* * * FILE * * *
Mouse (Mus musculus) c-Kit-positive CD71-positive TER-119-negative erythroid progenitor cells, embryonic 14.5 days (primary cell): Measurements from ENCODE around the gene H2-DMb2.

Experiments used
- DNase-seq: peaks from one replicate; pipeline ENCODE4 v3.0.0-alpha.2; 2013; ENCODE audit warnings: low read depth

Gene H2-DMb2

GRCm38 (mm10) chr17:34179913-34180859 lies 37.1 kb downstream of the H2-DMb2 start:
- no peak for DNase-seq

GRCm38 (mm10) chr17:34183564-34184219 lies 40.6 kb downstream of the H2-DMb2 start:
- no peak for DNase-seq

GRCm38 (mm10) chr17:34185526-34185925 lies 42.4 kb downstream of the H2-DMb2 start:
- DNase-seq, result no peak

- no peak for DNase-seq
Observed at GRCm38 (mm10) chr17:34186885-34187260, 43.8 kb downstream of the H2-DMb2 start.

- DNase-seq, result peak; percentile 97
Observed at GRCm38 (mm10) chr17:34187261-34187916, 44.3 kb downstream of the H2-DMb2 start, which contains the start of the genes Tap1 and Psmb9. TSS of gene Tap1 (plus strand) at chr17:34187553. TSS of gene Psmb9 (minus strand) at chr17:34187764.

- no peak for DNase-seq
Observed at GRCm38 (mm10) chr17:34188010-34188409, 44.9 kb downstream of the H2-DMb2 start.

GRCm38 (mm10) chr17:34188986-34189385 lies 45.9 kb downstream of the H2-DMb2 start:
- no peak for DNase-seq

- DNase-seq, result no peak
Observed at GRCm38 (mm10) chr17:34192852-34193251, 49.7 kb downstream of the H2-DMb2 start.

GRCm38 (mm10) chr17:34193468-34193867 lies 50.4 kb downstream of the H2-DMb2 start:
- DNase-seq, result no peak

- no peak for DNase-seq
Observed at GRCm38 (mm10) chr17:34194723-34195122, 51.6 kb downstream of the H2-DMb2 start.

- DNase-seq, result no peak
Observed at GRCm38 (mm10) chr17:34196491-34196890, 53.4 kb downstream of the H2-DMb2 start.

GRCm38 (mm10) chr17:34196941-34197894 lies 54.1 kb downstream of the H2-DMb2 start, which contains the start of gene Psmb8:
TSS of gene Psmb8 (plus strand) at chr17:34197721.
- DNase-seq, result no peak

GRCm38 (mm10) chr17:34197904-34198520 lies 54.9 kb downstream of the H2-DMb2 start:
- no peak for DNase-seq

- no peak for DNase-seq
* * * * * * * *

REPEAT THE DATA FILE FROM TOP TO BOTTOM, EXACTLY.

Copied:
Mouse (Mus musculus) c-Kit-positive CD71-positive TER-119-negative erythroid progenitor cells, embryonic 14.5 days (primary cell): Measurements from ENCODE around the gene H2-DMb2.

Experiments used
- DNase-seq: peaks from one replicate; pipeline ENCODE4 v3.0.0-alpha.2; 2013; ENCODE audit warnings: low read depth

Gene H2-DMb2

GRCm38 (mm10) chr17:34179913-34180859 lies 37.1 kb downstream of the H2-DMb2 start:
- no peak for DNase-seq

GRCm38 (mm10) chr17:34183564-34184219 lies 40.6 kb downstream of the H2-DMb2 start:
- no peak for DNase-seq

GRCm38 (mm10) chr17:34185526-34185925 lies 42.4 kb downstream of the H2-DMb2 start:
- DNase-seq, result no peak

- no peak for DNase-seq
Observed at GRCm38 (mm10) chr17:34186885-34187260, 43.8 kb downstream of the H2-DMb2 start.

- DNase-seq, result peak; percentile 97
Observed at GRCm38 (mm10) chr17:34187261-34187916, 44.3 kb downstream of the H2-DMb2 start, which contains the start of the genes Tap1 and Psmb9. TSS of gene Tap1 (plus strand) at chr17:34187553. TSS of gene Psmb9 (minus strand) at chr17:34187764.

- no peak for DNase-seq
Observed at GRCm38 (mm10) chr17:34188010-34188409, 44.9 kb downstream of the H2-DMb2 start.

GRCm38 (mm10) chr17:34188986-34189385 lies 45.9 kb downstream of the H2-DMb2 start:
- no peak for DNase-seq

- DNase-seq, result no peak
Observed at GRCm38 (mm10) chr17:34192852-34193251, 49.7 kb downstream of the H2-DMb2 start.

GRCm38 (mm10) chr17:34193468-34193867 lies 50.4 kb downstream of the H2-DMb2 start:
- DNase-seq, result no peak

- no peak for DNase-seq
Observed at GRCm38 (mm10) chr17:34194723-34195122, 51.6 kb downstream of the H2-DMb2 start.

- DNase-seq, result no peak
Observed at GRCm38 (mm10) chr17:34196491-34196890, 53.4 kb downstream of the H2-DMb2 start.

GRCm38 (mm10) chr17:34196941-34197894 lies 54.1 kb downstream of the H2-DMb2 start, which contains the start of gene Psmb8:
TSS of gene Psmb8 (plus strand) at chr17:34197721.
- DNase-seq, result no peak

GRCm38 (mm10) chr17:34197904-34198520 lies 54.9 kb downstream of the H2-DMb2 start:
- no peak for DNase-seq

- no peak for DNase-seq